You refer matters of concern to external agencies promptly and continue to follow through with close working to ensure that pupils are safe. Pupils say that others are friendly and that falling out is quickly resolved. They say that trusted adults give them privacy if they have any concerns they need to talk through.
Pupils can explain the steps needed to protect their personal information online. They see school as a safe and caring part of their lives. Pupils behave well in class and in the playground.
The need for exclusion has been all but eliminated. This is because of high-quality pastoral support and because : pupils enjoy school and want to do well. Statistically, the proportion of pupils that have been persistently absent has been higher than national levels.
Further scrutiny, however, shows that figures are skewed by the complex medical needs of some pupils. Nonetheless, you robustly support and challenge the small group of parents who keep their children away from school for no good reason. Currently, the level of persistent absence is lower than that of last year.
However, there remains a need for continued vigilance to ensure that this improvement continues. The full range of checks are carried out and recorded to show that adults working with pupils are safe to do so. Inspection findings ? First, I looked to see if pupils are continuing to make consistently strong progress.
The 2017 outcomes showed that progress has continued to improve since the previous inspection. You take account of pupils' starting points when they start with you at the beginning of key stage 2. You and subject leaders discuss pupils' progress regularly with teachers to ensure that no pupil is slipping behind.
If they are, teachers are given advice on how to adapt their teaching and pupils are given extra help through effective interventions. ? Over time, pupils are continuing to make good progress, although current assessments show that the exceptional progress seen in 2017 is not being replicated this year. The analysis of progress across the year groups shows that there is variability.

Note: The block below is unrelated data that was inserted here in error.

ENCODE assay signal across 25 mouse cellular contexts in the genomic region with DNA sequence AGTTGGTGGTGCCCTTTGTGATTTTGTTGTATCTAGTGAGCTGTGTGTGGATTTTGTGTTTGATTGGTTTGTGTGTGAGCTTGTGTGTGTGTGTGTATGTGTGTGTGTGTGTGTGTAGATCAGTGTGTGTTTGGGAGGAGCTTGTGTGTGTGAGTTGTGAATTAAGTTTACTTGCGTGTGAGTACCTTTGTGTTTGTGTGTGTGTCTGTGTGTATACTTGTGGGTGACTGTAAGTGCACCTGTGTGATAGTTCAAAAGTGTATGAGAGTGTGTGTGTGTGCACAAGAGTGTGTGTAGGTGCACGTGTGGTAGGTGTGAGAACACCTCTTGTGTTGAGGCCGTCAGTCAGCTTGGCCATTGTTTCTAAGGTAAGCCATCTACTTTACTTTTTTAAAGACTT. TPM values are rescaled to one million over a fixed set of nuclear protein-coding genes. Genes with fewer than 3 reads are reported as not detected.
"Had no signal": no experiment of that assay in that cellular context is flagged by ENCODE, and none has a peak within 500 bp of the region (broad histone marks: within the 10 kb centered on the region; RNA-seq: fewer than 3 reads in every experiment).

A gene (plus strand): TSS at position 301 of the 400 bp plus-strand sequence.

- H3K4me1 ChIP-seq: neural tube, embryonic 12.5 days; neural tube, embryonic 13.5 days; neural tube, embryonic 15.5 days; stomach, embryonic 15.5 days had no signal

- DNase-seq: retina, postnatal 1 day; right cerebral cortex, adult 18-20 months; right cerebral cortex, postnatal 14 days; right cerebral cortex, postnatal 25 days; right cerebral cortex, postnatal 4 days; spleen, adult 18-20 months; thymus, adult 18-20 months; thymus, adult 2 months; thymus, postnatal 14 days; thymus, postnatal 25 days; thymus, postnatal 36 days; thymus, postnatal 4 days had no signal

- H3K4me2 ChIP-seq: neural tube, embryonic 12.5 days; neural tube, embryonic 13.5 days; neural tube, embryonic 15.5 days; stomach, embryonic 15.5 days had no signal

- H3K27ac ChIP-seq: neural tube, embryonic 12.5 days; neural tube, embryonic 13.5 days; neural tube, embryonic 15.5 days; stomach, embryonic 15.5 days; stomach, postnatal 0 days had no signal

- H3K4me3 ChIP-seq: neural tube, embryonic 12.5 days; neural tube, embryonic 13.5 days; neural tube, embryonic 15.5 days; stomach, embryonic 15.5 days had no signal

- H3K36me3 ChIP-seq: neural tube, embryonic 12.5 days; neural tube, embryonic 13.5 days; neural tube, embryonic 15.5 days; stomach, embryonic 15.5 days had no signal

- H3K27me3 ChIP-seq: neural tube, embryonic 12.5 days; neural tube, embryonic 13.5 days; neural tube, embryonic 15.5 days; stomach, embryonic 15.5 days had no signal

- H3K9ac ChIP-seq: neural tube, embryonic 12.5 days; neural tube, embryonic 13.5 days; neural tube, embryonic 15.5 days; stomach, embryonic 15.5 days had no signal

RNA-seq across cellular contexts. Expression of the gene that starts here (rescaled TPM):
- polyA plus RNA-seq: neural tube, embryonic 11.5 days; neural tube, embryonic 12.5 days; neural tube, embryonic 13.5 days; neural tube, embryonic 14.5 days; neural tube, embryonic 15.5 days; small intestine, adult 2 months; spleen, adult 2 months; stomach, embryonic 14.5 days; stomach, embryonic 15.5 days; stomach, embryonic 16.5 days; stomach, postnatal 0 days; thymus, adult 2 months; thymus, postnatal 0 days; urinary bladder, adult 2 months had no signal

For example, pupils have made exceptional progress in Year 6 this year in reading and writing. Your English and mathematics leaders who teach in Year 6 identified that 'catch-up' was needed and they have been effective in achieving this. You say that pupils take time to build on their key stage 1 starting points and that this accounts for the variability in progress across the school.
However, there are aspects of teaching which also vary in effectiveness. Pupils' workbooks show that there is variability in expectation of how neatly and clearly pupils set out their work in their books. Some teachers use pupils' targets more effectively than others, to raise the level of challenge and hasten pupils' progress.
There are therefore still some aspects of the school's best practice which could be shared. ? You have identified the development of the teaching of writing as a key area for improvement and the impact of this formed my second line of enquiry. Pupils' workbooks show that they write diligently, purposefully and at length.
This year you have increased the opportunities for them to practise their writing in subjects other than English. They are well taught about how to set out and adapt their style for different forms of writing. Overall, their improved sentence formation and punctuation are adding accuracy and interest to their writing.